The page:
Quebec’s no-strings-attached federal funding for child care has Alberta fuming.
On Thursday, Ottawa announced that Quebec would receive $6 billion over five years in connection with Ottawa’s national child-care program, and the money comes without conditions. Quebec can spend it how it pleases.
“This is the exact arrangement Ottawa rejected when Alberta asked for it this week and last week. Furthermore, when we asked Ottawa if any province would receive a straight transfer of child care dollars with no conditions attached, we were told no,” said Children’s Services Minister Rebecca Schulz in a statement.
“This is dishonest, bad-faith negotiating from Ottawa right before an election.”
Schulz said Alberta believes it can reduce child care fees to $10 per day, or less for low-income families, and cut fees by an average of half, as well as respecting the choices that many parents make including out-of-school care and overnight child care.
“That’s why we asked for the flexibility Quebec received today.”
She said Alberta has an action plan that meets the goals of the federal government and is flexible enough to meet the needs of Alberta parents.
“We are optimistic that given Alberta’s continued investments in child care, and the renewed bilateral agreement signed last month, we can come to a new agreement quickly. Our economic recovery and working parents, especially women across this province, are counting on it,” Schulz said.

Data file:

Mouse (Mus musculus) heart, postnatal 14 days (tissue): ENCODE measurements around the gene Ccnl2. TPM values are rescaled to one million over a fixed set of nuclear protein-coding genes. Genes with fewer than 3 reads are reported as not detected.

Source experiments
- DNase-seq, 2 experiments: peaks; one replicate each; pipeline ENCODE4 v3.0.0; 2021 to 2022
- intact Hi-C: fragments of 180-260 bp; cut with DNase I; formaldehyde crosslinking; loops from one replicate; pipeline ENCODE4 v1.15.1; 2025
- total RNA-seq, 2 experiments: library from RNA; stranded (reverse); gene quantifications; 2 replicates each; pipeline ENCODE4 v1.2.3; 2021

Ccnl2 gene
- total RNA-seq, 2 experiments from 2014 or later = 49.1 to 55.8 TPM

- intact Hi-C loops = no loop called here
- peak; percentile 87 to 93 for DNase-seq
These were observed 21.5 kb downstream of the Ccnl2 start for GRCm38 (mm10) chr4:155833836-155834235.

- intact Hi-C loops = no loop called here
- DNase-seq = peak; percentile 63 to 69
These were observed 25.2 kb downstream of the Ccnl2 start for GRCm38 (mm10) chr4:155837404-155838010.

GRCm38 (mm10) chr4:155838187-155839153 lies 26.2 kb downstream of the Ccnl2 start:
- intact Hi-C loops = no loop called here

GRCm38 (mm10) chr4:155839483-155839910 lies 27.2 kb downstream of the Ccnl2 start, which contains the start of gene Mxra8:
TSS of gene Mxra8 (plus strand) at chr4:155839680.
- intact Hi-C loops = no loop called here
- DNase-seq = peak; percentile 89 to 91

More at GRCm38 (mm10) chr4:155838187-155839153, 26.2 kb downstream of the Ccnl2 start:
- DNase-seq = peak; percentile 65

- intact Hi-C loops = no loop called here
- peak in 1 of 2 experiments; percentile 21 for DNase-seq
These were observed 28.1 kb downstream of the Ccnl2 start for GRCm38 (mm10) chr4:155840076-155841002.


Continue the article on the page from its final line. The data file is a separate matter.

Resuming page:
The prime minister said his government’s national plan was inspired by Quebec’s child-care network and that it can give Quebec the money without strings attached because Quebec’s system has already achieved the federal government’s goals.
Canada has already signed child-care deals with British Columbia, Nova Scotia, Yukon, Prince Edward Island and Newfoundland and Labrador — ahead of what reports say could be an end-of-summer federal election campaign. Trudeau said the various agreements with provinces outside Quebec will allow them to create $10-dollar-a-day child care places in a few years and raise wages for educators.
— With files from The Canadian Press